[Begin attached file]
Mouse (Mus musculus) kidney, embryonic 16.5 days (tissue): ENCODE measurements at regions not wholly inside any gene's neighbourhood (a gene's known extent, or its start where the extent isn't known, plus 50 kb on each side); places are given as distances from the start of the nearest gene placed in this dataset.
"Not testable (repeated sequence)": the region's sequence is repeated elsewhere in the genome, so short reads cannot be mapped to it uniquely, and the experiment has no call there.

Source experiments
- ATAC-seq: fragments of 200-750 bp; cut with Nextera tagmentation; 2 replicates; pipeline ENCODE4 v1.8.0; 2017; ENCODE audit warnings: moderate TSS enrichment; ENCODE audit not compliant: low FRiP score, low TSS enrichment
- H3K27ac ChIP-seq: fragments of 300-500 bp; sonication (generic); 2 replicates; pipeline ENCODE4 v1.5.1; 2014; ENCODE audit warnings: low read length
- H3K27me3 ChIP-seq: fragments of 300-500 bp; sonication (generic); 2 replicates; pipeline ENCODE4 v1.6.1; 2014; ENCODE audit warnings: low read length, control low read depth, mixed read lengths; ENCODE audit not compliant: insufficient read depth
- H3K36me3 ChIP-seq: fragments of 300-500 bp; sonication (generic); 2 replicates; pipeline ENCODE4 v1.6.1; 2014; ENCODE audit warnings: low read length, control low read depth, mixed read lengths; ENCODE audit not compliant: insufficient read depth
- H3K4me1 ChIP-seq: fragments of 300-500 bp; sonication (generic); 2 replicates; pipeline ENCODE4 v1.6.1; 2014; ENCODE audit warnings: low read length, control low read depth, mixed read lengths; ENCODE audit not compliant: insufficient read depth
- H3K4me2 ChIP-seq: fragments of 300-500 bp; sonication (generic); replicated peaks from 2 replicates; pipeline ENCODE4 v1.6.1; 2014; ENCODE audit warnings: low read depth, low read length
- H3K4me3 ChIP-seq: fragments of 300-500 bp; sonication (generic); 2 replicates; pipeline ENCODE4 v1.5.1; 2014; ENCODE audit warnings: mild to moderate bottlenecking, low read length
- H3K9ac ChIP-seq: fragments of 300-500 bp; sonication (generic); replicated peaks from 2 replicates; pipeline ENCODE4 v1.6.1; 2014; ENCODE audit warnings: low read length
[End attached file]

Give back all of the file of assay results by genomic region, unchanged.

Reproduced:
Mouse (Mus musculus) kidney, embryonic 16.5 days (tissue): ENCODE measurements at regions not wholly inside any gene's neighbourhood (a gene's known extent, or its start where the extent isn't known, plus 50 kb on each side); places are given as distances from the start of the nearest gene placed in this dataset.
"Not testable (repeated sequence)": the region's sequence is repeated elsewhere in the genome, so short reads cannot be mapped to it uniquely, and the experiment has no call there.

Source experiments
- ATAC-seq: fragments of 200-750 bp; cut with Nextera tagmentation; 2 replicates; pipeline ENCODE4 v1.8.0; 2017; ENCODE audit warnings: moderate TSS enrichment; ENCODE audit not compliant: low FRiP score, low TSS enrichment
- H3K27ac ChIP-seq: fragments of 300-500 bp; sonication (generic); 2 replicates; pipeline ENCODE4 v1.5.1; 2014; ENCODE audit warnings: low read length
- H3K27me3 ChIP-seq: fragments of 300-500 bp; sonication (generic); 2 replicates; pipeline ENCODE4 v1.6.1; 2014; ENCODE audit warnings: low read length, control low read depth, mixed read lengths; ENCODE audit not compliant: insufficient read depth
- H3K36me3 ChIP-seq: fragments of 300-500 bp; sonication (generic); 2 replicates; pipeline ENCODE4 v1.6.1; 2014; ENCODE audit warnings: low read length, control low read depth, mixed read lengths; ENCODE audit not compliant: insufficient read depth
- H3K4me1 ChIP-seq: fragments of 300-500 bp; sonication (generic); 2 replicates; pipeline ENCODE4 v1.6.1; 2014; ENCODE audit warnings: low read length, control low read depth, mixed read lengths; ENCODE audit not compliant: insufficient read depth
- H3K4me2 ChIP-seq: fragments of 300-500 bp; sonication (generic); replicated peaks from 2 replicates; pipeline ENCODE4 v1.6.1; 2014; ENCODE audit warnings: low read depth, low read length
- H3K4me3 ChIP-seq: fragments of 300-500 bp; sonication (generic); 2 replicates; pipeline ENCODE4 v1.5.1; 2014; ENCODE audit warnings: mild to moderate bottlenecking, low read length
- H3K9ac ChIP-seq: fragments of 300-500 bp; sonication (generic); replicated peaks from 2 replicates; pipeline ENCODE4 v1.6.1; 2014; ENCODE audit warnings: low read length